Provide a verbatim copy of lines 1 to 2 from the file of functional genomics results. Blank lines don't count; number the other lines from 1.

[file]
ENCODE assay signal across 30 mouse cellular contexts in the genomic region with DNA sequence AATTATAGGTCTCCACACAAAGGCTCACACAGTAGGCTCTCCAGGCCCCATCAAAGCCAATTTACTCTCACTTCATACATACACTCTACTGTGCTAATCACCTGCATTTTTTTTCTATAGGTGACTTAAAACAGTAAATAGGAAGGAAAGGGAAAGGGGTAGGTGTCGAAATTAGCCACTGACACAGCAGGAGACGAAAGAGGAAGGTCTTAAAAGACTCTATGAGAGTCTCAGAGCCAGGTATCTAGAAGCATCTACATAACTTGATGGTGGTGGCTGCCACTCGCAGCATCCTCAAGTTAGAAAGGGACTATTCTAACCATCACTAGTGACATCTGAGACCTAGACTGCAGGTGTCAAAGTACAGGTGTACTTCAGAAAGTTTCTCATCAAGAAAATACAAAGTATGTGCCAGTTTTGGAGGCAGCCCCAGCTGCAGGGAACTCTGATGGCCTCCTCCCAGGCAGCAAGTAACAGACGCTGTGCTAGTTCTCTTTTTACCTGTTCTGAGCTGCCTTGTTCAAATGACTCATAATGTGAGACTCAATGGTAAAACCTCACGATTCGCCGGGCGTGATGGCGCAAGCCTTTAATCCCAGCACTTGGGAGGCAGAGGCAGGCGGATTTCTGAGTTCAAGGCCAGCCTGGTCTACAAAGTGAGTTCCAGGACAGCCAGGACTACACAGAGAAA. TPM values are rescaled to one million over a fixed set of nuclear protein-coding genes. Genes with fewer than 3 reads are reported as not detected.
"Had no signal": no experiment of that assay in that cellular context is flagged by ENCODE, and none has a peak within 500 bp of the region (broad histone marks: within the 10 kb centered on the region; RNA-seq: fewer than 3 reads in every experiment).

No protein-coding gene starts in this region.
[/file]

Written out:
ENCODE assay signal across 30 mouse cellular contexts in the genomic region with DNA sequence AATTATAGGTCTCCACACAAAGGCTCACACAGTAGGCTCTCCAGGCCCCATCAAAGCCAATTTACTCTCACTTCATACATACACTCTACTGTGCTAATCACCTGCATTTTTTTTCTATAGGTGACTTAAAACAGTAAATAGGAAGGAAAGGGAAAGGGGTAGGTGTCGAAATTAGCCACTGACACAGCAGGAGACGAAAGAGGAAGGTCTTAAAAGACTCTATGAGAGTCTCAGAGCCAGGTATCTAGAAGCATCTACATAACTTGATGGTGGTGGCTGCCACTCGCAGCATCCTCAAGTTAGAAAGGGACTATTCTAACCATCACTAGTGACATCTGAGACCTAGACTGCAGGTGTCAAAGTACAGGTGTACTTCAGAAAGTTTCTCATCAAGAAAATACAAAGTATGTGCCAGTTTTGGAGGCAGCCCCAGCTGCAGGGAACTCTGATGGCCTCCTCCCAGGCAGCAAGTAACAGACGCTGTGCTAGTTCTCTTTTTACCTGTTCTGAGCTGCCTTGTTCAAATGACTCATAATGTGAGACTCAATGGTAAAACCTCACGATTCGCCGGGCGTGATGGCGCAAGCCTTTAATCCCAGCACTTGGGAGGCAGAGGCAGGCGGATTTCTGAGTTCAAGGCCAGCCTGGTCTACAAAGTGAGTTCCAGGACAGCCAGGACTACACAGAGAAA. TPM values are rescaled to one million over a fixed set of nuclear protein-coding genes. Genes with fewer than 3 reads are reported as not detected.
"Had no signal": no experiment of that assay in that cellular context is flagged by ENCODE, and none has a peak within 500 bp of the region (broad histone marks: within the 10 kb centered on the region; RNA-seq: fewer than 3 reads in every experiment).